(c) Prohibited Conduct.—A person may not follow another person in or about a public place or maliciously engage in a course of conduct that alarms or seriously annoys another person:5

(1) With intent to harass, alarm, or annoy the other person;

(2) After reasonable warning or request to desist by or on behalf of the other person; and

(3) Without a legal purpose.

(d) Penalty.—A person who violates this section is guilty of a misdemeanor and, upon conviction, is subject to a fine not exceeding $500 or imprisonment for not more than 90 days or both. (Emphasis added).

The trial judge acquitted him of the stalking charge, but found him guilty of the harassment charge. Galloway argued that § 123 is unconstitutionally vague and overbroad under the U.S. Constitution6 and, in the alternative, that the evidence is insufficient to support a conviction of harassment under § 123. According to the trial judge, § 123 is neither unconstitutionally vague or overbroad. The judge, in his written opinion, stated that § 123 is "constitutional as ... [it] does not suffer from vagueness" and "that the meaning of the statutes have been fairly ascertained by judicial determinations." (Citing Streater v. State, 119 Md.App. 267, 704 A.2d 541 (1998),rev'd on other grounds,352 Md. 800, 724 A.2d 111 (1999); Pall v. State, 117 Md.App. 242, 699 A.2d 565 (1997)). The trial court also concluded that there was sufficient evidence to support Galloway's conviction of harassment based on the following:

In sending the victim over 130 letters over the course of eleven months, the Court can find that [Galloway] maliciously engaged in a course of conduct that seriously alarmed and annoyed the victim. In repeating the same messages and expressing [Galloway's] desire to reunite with the victim, the Court can find that Defendant intended to harass the victim. As [Galloway] admits in his letter that he knew that victim did not want him to contact her, the Court can find that [Galloway] received a reasonable request to desist. As these were personal letter [sic], the Court can find that they served no legal purpose. Therefore, the Motion for Judgment of Acquittal is denied.

The Court of Special Appeals affirmed the Circuit Court's judgment, agreeing that the language of § 123 was neither vague nor overly broad and that there was sufficient evidence to support a conviction of harassment.

In this opinion, we shall address the following: (1) is § 123 unconstitutionally vague; (2) is § 123 unconstitutionally overly broad; and, (3) if § 123 can withstand constitutional scrutiny, was the evidence adduced against Petitioner sufficient to support a finding of harassment. We determine, after examining the legislative history of § 123 and surveying the treatment accorded similar statutes by other courts, that a reasonable person standard should be read into the language of subsection (c)(1) of § 123, and with that judicial gloss, § 123 survives constitutional scrutiny.7 We further conclude that the evidence is sufficient to support Petitioner's conviction of harassment.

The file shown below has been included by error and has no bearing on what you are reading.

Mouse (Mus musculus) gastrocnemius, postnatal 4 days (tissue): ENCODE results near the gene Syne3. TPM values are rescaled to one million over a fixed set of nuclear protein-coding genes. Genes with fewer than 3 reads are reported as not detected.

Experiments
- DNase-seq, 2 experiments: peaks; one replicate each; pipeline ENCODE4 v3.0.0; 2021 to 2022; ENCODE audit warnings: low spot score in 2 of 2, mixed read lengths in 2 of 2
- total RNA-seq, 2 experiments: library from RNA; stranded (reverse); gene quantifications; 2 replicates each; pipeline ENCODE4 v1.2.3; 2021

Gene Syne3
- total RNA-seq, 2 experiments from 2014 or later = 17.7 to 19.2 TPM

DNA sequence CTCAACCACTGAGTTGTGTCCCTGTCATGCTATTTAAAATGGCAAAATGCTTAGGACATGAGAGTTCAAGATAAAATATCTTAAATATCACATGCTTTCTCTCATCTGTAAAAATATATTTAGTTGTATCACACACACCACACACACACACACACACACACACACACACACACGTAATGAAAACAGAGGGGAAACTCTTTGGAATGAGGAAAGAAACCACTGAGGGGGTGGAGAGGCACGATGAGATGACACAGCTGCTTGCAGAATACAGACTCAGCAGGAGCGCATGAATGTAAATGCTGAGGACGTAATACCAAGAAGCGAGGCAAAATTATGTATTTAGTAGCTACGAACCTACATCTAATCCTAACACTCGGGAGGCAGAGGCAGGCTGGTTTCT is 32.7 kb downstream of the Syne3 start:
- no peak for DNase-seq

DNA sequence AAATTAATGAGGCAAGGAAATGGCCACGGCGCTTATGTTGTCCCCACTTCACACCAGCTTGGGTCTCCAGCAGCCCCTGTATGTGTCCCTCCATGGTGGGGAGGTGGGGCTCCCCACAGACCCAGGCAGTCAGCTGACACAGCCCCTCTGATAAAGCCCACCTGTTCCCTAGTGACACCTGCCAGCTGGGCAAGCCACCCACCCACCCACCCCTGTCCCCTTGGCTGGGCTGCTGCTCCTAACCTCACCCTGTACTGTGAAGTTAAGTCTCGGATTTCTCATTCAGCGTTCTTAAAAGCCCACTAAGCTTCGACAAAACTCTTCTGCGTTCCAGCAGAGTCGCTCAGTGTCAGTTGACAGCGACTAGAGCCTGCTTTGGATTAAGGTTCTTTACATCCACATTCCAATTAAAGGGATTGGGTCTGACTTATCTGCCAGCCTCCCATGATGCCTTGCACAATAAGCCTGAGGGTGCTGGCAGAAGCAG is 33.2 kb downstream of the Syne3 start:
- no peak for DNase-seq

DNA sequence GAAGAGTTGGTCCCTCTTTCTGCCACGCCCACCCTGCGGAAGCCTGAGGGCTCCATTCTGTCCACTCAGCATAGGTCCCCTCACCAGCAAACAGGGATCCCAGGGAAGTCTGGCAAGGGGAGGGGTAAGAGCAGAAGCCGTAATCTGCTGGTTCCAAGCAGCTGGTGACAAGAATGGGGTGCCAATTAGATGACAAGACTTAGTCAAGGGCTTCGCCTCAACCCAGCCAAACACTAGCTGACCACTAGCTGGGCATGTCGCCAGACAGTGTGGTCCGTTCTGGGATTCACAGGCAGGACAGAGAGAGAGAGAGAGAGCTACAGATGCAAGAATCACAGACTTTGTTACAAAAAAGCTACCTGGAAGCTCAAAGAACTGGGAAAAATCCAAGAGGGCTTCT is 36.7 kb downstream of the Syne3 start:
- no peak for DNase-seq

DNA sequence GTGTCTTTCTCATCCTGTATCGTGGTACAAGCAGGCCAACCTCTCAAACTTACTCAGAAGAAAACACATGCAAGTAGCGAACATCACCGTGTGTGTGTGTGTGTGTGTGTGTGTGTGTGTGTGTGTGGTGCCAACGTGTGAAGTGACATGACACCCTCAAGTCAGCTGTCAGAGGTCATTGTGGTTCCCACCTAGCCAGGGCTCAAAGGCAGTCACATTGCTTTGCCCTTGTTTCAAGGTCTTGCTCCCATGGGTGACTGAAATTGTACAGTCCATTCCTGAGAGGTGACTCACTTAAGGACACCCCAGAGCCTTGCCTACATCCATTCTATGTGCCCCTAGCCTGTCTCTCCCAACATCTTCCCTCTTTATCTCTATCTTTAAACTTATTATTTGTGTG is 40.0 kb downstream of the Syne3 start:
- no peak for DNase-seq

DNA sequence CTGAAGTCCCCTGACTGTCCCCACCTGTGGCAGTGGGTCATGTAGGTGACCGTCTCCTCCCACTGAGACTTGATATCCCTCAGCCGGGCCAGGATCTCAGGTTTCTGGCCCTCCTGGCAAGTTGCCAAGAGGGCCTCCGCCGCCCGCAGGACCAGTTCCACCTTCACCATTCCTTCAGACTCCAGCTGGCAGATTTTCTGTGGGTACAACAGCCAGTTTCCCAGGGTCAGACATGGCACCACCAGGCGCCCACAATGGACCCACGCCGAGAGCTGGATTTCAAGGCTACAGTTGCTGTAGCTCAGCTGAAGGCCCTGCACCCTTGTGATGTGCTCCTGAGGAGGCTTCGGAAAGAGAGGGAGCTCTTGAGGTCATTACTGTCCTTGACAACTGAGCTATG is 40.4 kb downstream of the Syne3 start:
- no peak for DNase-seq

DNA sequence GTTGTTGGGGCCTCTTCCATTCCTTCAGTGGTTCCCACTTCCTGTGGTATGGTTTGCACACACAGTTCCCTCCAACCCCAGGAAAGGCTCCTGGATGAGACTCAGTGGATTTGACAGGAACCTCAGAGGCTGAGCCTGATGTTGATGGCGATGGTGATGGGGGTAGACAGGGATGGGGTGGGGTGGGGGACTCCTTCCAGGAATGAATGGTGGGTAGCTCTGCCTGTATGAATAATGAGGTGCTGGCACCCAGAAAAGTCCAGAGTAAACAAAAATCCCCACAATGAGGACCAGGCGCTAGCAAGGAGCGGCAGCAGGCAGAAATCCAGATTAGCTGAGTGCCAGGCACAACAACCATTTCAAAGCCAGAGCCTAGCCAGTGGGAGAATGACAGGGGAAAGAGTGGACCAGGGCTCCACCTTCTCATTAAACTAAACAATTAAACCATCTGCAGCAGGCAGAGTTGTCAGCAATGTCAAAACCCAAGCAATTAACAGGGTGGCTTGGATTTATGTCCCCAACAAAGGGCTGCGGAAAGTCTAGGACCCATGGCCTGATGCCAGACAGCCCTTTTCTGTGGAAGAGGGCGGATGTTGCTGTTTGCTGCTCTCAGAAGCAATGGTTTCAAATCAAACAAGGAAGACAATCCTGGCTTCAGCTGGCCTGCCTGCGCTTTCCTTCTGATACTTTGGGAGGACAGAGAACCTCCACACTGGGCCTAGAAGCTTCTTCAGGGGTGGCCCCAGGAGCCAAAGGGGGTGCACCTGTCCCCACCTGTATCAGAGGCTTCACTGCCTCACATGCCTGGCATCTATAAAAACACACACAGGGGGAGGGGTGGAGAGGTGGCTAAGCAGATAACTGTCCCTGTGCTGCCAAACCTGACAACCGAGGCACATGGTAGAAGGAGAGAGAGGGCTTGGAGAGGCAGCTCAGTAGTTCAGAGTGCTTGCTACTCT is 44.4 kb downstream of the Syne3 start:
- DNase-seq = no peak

II. Constitutionality of § 123

In determining the constitutionality of statutes, "[t]he basic rule is that there is a presumption" that the statute is valid. State v. Wyand, 304 Md. 721, 727, 501 A.2d 43, 46 (1985) (internal quotation marks omitted) (quoting Supermarkets Gen. Corp. v. State, 286 Md. 611, 409 A.2d 250 (1979)), cert. denied, 475 U.S. 1095, 106 S.Ct. 1492, 89 L.Ed.2d 893 (1986). We are reluctant to find a statute unconstitutional if, "by any construction, it can be sustained." Beauchamp v. Somerset County, 256 Md. 541, 547, 261 A.2d 461, 463 (1970). If, however, a statute violates a "mandatory provision" of the Constitution, "we are required to declare such an act unconstitutional and void." Id.; see Cohen v. Governor of Maryland, 255 Md. 5, 22, 255 A.2d 320, 328 (1969). Therefore, if it is established that a statute is vague—offends due process8 —and/or overbroad—sweeps within the ambit of constitutionally "protected expressive or associational rights"9 —then the statute is unconstitutional. The party attacking the statute has the burden of establishing its unconstitutionality.10Beauchamp, 256 Md. at 547, 261 A.2d at 463 (citing National Can Corp. v. State Tax Comm'n, 220 Md. 418, 153 A.2d 287 (1959),appeal dismissed,361 U.S. 534, 80 S.Ct. 586, 4 L.Ed.2d 538 (1960)). Petitioner fails to shoulder this burden in the present case.

A. Legislative History of § 123

According to the 1986 Maryland Laws, chapter 721, the purpose of § 123 is

prohibiting a person from following another person in a certain manner or from engaging in certain other conduct under certain circumstances; defining a certain term; providing penalties for a violation of this Act; providing that this act does not apply to certain conduct; and generally relating to the crime of